What are Quantum-Resistant Blockchains? by@strateh76

What are Quantum-Resistant Blockchains?

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Shariy Ivan HackerNoon profile picture

Shariy Ivan

Crypto investor, copywriter, and entrepreneur from Ukraine. Because of war in my country, I can die. **** Putin!

In the next 10 years, we will see a quantum machine that will run Shor`s algorithm and crack current public-key cryptography. A lot of new vulnerabilities will arise. And quantum-resistant blockchain should come to the rescue.

Quantum-resistant blockchains refer to cryptographic algorithms that are resistant to attacks using quantum computers. Current public-key algorithms depend on the complexity of solving the discrete log and factorization problem of large prime numbers. In other words, current blockchains will not cope with the full security of mass implementation of quantum computing shortly or, in some cases, even today.

In 1994, the American mathematician Peter Shore invented a quantum algorithm that solves the problem of integer factorization. But it requires a fairly powerful quantum computer.

What is the difference between quantum-safe blockchains and modern public-key cryptography?

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The main difference is that there will no longer be a universal algorithm like RSA or ECC because different algorithms provide different benefits. Simply put, switching to new algorithms will provide disproportionately higher security.

As a result of NIST's post-quantum cryptography (PQC) standardization process, NIST standards will be available by 2024. A standard of algorithms for digital signatures is likely to emerge to replace the signatures specified in FIPS 186-4 (e.g., RSA, DSA, and ECDSA). Along with this come algorithm for several key encapsulation mechanisms (KEMs).

Conclusion

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New protocols will change the fundamentals of communication on the Internet, from how your computer will confirm that you've accessed the right website and not a hacker's server to how companies will encrypt your credit card number when you shop online.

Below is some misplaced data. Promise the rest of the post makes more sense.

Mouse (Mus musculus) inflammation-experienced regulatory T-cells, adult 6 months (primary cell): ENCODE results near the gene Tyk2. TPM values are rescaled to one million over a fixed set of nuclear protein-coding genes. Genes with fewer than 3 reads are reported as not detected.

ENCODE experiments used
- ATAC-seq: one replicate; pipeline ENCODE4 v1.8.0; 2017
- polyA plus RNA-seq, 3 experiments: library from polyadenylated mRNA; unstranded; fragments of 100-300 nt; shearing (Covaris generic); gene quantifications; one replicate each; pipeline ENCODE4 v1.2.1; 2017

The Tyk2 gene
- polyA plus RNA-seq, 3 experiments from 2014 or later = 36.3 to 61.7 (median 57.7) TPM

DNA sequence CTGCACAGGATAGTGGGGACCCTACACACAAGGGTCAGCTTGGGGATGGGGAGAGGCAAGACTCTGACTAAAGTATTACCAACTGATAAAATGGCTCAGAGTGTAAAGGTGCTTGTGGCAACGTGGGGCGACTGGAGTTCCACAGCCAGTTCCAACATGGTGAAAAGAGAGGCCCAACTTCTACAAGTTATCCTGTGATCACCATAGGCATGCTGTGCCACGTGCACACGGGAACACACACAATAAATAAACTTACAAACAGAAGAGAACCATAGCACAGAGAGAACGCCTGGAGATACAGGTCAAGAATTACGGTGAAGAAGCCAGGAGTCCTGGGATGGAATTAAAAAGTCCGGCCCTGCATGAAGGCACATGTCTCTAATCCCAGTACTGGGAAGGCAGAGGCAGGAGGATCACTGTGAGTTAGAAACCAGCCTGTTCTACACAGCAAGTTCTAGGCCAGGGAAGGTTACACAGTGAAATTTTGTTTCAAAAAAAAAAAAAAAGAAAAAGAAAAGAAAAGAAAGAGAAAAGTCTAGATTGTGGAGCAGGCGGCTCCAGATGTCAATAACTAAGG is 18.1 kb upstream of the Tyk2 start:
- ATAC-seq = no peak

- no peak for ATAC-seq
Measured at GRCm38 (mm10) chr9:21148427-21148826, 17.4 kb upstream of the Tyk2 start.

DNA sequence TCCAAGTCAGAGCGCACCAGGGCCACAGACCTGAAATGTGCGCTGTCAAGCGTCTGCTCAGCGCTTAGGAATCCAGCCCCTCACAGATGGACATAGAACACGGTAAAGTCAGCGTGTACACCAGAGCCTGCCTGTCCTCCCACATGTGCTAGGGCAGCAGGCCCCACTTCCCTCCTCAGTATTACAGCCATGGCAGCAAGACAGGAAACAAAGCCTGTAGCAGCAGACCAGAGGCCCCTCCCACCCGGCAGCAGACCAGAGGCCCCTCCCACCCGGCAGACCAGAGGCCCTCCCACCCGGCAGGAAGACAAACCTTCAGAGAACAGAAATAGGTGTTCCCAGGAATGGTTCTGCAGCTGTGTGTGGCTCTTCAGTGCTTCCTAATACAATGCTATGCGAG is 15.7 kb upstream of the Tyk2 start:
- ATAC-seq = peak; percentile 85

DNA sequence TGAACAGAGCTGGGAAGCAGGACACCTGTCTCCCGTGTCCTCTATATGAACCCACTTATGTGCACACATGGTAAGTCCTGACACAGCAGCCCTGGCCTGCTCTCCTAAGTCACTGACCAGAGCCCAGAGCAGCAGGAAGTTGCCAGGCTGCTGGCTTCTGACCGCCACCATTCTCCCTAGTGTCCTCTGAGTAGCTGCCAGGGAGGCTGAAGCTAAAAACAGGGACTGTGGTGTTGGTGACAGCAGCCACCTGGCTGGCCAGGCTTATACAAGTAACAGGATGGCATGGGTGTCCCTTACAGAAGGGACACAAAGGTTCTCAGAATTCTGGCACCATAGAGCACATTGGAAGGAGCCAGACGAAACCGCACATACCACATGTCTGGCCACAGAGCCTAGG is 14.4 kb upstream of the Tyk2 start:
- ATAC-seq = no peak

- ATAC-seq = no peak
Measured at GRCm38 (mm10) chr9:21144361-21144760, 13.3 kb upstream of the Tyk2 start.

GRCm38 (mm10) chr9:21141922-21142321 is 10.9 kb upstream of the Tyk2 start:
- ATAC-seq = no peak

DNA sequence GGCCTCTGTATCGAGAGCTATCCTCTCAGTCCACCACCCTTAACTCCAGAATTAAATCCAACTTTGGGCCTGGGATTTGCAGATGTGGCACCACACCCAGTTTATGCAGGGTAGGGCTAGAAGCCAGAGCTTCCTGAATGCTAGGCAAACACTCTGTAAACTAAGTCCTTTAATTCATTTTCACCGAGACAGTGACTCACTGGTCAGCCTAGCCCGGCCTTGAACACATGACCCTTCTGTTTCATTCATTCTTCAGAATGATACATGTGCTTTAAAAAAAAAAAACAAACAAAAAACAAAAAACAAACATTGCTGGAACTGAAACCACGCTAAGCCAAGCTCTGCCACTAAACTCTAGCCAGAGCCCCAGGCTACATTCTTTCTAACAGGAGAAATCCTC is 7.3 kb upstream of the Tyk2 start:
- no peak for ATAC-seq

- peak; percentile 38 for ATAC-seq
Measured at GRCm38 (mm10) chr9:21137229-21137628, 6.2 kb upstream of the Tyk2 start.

But this revolution will be quiet. All these processes will remain behind the scenes; the average user won't even notice them. Just like the best security products - they work when no one notices the changes.


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In the next 10 years, we will see a quantum machine that will run Shor`s algorithm and crack current public-key cryptography. A lot of new vulnerabilities will arise. And quantum-resistant blockchain should come to the rescue.

Quantum-resistant blockchains refer to cryptographic algorithms that are resistant to attacks using quantum computers. Current public-key algorithms depend on the complexity of solving the discrete log and factorization problem of large prime numbers. In other words, current blockchains will not cope with the full security of mass implementation of quantum computing shortly or, in some cases, even today.

In 1994, the American mathematician Peter Shore invented a quantum algorithm that solves the problem of integer factorization. But it requires a fairly powerful quantum computer.

What is the difference between quantum-safe blockchains and modern public-key cryptography?

image

The main difference is that there will no longer be a universal algorithm like RSA or ECC because different algorithms provide different benefits. Simply put, switching to new algorithms will provide disproportionately higher security.

As a result of NIST's post-quantum cryptography (PQC) standardization process, NIST standards will be available by 2024. A standard of algorithms for digital signatures is likely to emerge to replace the signatures specified in FIPS 186-4 (e.g., RSA, DSA, and ECDSA). Along with this come algorithm for several key encapsulation mechanisms (KEMs).

Conclusion

image

New protocols will change the fundamentals of communication on the Internet, from how your computer will confirm that you've accessed the right website and not a hacker's server to how companies will encrypt your credit card number when you shop online.

But this revolution will be quiet. All these processes will remain behind the scenes; the average user won't even notice them. Just like the best security products - they work when no one notices the changes.

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